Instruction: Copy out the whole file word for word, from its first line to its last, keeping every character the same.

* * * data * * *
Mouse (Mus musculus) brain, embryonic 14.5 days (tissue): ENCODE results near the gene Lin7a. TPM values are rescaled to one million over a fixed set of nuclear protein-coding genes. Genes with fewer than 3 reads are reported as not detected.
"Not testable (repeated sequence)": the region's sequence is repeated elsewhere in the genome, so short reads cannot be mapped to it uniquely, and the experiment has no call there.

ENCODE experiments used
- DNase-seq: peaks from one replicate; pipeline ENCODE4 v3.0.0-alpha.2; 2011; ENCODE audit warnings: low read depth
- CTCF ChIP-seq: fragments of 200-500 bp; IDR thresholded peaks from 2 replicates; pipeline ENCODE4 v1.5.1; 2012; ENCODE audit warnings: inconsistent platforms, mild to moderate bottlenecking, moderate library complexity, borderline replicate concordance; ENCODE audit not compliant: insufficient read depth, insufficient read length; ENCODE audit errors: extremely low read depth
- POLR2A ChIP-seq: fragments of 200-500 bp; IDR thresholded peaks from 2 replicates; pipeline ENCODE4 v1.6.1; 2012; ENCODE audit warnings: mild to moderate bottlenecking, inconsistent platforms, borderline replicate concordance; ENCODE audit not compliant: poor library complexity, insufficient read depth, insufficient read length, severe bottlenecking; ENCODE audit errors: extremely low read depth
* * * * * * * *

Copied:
Mouse (Mus musculus) brain, embryonic 14.5 days (tissue): ENCODE results near the gene Lin7a. TPM values are rescaled to one million over a fixed set of nuclear protein-coding genes. Genes with fewer than 3 reads are reported as not detected.
"Not testable (repeated sequence)": the region's sequence is repeated elsewhere in the genome, so short reads cannot be mapped to it uniquely, and the experiment has no call there.

ENCODE experiments used
- DNase-seq: peaks from one replicate; pipeline ENCODE4 v3.0.0-alpha.2; 2011; ENCODE audit warnings: low read depth
- CTCF ChIP-seq: fragments of 200-500 bp; IDR thresholded peaks from 2 replicates; pipeline ENCODE4 v1.5.1; 2012; ENCODE audit warnings: inconsistent platforms, mild to moderate bottlenecking, moderate library complexity, borderline replicate concordance; ENCODE audit not compliant: insufficient read depth, insufficient read length; ENCODE audit errors: extremely low read depth
- POLR2A ChIP-seq: fragments of 200-500 bp; IDR thresholded peaks from 2 replicates; pipeline ENCODE4 v1.6.1; 2012; ENCODE audit warnings: mild to moderate bottlenecking, inconsistent platforms, borderline replicate concordance; ENCODE audit not compliant: poor library complexity, insufficient read depth, insufficient read length, severe bottlenecking; ENCODE audit errors: extremely low read depth